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22/125 Improving access and use of services for people with speech, language, and communication needs - supporting information


Published: 18 August 2022

Version: 1.0 - August 2022

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The right to communicate, to seek and impart information and ideas, and to have your mode of communication respected is enshrined in the Universal Declaration of Human Rights, 1948. There are several policies guiding health and social care services in the UK, such as the Equality Act 2010 which states that public sector organisations must make changes in their approach or provision to ensure that services are accessible to all, including those with disabilities. The Accessible Information Standard, by law, requires all organisations that provide NHS or adult social care to follow a consistent approach in identifying, recording, flagging, sharing and meeting the information and communication support needs of patients, service users, carers and parents with a disability, impairment, or sensory loss. The Disability Discrimination Act 2005 places a responsibility on public bodies to ensure that people with disabilities have equal access to their services. People with speech, language, and communication needs (SLCNs) are vulnerable and often experience social isolation, including inequalities in seeking, accessing, processing and using health and social care information including poor relationships with health and social care staff.

SLCNs may be caused either by developmental or acquired conditions. Developmental conditions may affect the acquisition and learning of language, the understanding and/or use of spoken or written language, the production of speech, or the ability to effectively communicate with others. Acquired conditions may arise from illnesses or accidents (e.g. stroke, head injury, cancer) and can occur from early-childhood to older age. SLCNs in children and young people may lead to negative impacts on educational achievements and/or employment prospects, perceived challenging behaviour and misrepresentative involvement in the justice system, as well as impact social, emotional, and mental well-being. For example, the Bercow review highlighted how poor understanding of SLCNs leads to many children and young people not receiving adequate, effective, and equitable support which then can impact their educational outcomes, future employment prospects and their mental health.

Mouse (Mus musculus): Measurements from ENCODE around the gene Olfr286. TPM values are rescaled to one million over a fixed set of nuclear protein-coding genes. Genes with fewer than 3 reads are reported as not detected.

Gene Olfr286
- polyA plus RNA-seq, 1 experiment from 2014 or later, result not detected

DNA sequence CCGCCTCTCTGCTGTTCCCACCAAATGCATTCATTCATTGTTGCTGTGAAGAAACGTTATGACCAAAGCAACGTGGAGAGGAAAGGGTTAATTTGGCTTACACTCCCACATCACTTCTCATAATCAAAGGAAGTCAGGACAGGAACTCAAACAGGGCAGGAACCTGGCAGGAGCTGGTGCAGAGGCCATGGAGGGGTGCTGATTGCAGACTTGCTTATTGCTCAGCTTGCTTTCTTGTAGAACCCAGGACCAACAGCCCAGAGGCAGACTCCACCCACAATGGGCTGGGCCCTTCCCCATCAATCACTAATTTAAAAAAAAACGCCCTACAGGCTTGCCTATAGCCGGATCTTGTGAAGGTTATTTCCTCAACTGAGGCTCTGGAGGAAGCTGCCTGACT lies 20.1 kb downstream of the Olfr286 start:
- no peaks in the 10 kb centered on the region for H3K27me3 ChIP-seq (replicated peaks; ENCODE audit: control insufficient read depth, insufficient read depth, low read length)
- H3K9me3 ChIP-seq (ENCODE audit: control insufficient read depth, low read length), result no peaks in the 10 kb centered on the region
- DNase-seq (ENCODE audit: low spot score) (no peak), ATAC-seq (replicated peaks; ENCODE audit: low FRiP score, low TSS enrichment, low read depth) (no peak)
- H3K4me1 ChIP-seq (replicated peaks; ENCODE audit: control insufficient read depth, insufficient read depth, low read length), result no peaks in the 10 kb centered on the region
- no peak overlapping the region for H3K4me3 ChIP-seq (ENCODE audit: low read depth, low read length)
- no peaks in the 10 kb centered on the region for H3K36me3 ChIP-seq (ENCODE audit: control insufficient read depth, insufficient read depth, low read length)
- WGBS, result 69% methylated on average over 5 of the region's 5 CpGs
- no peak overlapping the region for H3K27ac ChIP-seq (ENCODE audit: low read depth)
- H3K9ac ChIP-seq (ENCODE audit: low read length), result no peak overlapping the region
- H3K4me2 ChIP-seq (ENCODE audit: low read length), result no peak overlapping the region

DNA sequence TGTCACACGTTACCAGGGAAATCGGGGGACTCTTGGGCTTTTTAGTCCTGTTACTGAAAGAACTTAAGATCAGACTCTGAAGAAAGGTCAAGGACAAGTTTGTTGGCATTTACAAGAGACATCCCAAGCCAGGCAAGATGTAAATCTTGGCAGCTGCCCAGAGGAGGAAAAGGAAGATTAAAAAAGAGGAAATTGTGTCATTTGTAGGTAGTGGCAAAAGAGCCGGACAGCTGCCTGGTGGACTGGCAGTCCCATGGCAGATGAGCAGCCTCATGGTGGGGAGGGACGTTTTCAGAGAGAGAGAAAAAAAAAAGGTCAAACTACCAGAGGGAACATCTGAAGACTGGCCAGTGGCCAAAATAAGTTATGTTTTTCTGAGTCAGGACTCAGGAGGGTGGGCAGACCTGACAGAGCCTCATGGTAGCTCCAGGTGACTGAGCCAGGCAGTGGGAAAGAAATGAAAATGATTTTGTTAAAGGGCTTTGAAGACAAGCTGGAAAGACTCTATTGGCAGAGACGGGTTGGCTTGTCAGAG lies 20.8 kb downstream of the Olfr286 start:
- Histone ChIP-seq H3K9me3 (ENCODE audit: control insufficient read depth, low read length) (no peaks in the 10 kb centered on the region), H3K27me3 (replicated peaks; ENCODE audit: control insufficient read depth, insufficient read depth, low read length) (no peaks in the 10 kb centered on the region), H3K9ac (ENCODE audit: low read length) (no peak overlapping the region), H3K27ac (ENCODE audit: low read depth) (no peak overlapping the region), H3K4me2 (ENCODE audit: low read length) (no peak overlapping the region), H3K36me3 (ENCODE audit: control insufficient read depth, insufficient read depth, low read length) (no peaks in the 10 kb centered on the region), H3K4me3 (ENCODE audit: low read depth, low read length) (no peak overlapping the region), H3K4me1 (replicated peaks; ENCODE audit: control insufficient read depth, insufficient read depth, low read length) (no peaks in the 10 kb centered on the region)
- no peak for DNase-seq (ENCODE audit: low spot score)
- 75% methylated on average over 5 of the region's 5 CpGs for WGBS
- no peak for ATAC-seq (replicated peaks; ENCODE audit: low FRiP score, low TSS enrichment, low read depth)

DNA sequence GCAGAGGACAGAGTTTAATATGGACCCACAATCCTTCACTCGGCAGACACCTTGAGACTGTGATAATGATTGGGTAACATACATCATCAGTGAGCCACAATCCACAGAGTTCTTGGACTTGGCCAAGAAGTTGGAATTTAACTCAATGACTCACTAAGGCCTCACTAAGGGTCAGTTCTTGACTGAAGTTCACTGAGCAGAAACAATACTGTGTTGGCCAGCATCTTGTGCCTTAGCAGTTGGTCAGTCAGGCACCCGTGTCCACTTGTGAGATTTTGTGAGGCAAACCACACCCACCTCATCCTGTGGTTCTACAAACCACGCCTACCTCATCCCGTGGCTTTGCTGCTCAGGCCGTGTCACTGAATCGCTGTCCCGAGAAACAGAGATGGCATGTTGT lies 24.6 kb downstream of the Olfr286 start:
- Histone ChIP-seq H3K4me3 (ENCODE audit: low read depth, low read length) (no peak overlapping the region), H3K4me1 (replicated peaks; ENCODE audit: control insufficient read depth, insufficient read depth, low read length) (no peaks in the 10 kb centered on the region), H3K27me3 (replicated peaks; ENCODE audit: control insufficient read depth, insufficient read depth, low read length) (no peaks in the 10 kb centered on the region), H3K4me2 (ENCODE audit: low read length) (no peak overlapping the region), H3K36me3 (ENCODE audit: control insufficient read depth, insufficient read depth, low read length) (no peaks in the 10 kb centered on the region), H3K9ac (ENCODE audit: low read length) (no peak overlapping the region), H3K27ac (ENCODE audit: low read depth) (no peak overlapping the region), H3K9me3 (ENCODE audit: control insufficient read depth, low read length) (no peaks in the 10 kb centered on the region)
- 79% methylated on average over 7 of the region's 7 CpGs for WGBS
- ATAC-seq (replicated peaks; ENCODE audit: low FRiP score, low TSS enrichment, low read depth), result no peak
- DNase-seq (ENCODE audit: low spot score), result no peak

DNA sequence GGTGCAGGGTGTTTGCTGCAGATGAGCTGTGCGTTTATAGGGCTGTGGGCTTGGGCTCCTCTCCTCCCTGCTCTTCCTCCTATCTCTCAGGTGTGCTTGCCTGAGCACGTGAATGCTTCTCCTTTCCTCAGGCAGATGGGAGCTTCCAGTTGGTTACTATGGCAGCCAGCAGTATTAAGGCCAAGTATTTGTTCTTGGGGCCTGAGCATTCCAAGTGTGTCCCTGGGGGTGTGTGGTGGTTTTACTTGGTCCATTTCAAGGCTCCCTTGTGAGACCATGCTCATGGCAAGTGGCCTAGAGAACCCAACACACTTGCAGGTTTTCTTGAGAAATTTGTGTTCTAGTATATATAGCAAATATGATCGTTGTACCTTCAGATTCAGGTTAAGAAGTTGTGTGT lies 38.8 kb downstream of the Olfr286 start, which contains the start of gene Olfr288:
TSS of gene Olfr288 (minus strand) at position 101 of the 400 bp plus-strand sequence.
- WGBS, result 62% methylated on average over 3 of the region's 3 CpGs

Regardless of the age of the individual or the underlying cause, SLCNs are further impacted by barriers to using technology, such as remote communication, and these barriers may also result in limited ability to live autonomously and engage in activities of daily life, as well as reduced access to appropriate health and social care services, consequently leading to poorer quality of life. Long-standing issues of fragmented service provision, compounded by the COVID-19 pandemic, has led to substantial changes, such as reduced services and changes in service pathways and treatments for children, young people and adults with SLCNs.

Research priorities

Several priority setting partnerships (PSPs) conducted by the James Lind Alliance (JLA) and the Royal College of Speech and Language Therapists (RCSLTs) have identified research priorities to understand the experiences and barriers encountered by individuals with SLCNs from various conditions. The links below display the full set of JLA and RCSLT priorities that applicants are encouraged to refer to within the scope of this Call. Applicants are also welcome to refer to other relevant initiatives within the scope of the Call.

James Lind Alliance PSPs

Royal College of Speech and Language Therapists PSPs

List of relevant NIHR studies

List of relevant other studies